In big corporations the hand often does not know where the foot is and then shoots itself in the foot. Now I am finally able to get at my email after my old mailbox was secretly deleted over two weeks before I got access to the new mailbox. There I found a postcard from Albuquerque I would like to share with you. It was sent by John McCann, who shot it on his HP PhotoSmart C945 camera and kindly gave permission to reproduce it in this post.
The crown jewels of learned societies are its Fellows. The Fellowship Award has three purposes: it recognizes individuals with a lifelong contribution to their field, it points out eminent examples for the young to look up to, and it ranks the conferring society by the quality of its Fellow members.
When a society evaluates members for the Fellowship Award, it has to ponder if their promotion increases the average quality of its Fellows compared to that of other societies. Roughly, two criteria are evaluated: the scientific quality of their research, and the structural impact they had in their field and society in general.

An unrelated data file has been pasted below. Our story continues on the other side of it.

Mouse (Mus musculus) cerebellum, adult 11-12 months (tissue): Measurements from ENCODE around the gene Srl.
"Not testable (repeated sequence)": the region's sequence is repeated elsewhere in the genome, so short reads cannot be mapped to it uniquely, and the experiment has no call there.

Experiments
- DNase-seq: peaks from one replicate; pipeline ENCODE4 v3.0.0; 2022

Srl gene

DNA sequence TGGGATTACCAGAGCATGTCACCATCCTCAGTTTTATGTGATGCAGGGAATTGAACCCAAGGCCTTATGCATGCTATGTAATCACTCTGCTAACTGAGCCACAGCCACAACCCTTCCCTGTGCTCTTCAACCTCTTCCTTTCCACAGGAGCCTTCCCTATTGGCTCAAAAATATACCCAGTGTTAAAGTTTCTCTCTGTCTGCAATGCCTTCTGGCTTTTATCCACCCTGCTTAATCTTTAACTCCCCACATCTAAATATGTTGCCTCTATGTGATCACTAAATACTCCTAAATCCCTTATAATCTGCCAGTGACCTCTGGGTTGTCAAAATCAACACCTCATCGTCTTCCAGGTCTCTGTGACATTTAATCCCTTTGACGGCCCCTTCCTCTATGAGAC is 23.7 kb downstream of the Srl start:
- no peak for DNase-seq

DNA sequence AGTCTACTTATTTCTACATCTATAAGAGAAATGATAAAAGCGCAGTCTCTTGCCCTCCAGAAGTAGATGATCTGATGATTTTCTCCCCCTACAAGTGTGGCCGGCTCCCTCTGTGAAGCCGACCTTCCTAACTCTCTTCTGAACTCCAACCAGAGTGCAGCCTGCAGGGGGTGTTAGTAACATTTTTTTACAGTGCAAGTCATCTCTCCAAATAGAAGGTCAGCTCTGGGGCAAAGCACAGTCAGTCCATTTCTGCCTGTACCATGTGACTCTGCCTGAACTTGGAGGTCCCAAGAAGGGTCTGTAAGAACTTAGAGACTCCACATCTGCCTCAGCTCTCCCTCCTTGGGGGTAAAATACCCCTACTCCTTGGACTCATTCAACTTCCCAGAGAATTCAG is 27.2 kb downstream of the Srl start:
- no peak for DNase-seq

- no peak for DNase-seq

The three gentlemen in McCann's postcard from Albuquerque are freshly minted IS&T Fellows who scored particularly high in structural impact, while obtaining outstanding achievements in imaging. Let me introduce them from left to right, first with their citation then with their bio sketch:
- Robert R. Buckley
- for his contributions to gamut mapping, color encoding, document encoding, and their standardization
A Research Fellow at Xerox Research Center in Webster, NY, Dr. Robert Buckley began his career at Xerox Corporation's Palo Alto Research Center (PARC) in 1981, after receiving a PhD in Electrical Engineering from MIT. He holds an MA in Psychology and Physiology from the University of Oxford, where he was a Rhodes Scholar, and a BSc in Electrical Engineering from the University of New Brunswick. During his career at Xerox, he has held research management and project leadership positions in color imaging and systems, and has worked on color printing, image processing, enterprise coherence, and standards for color documents and images.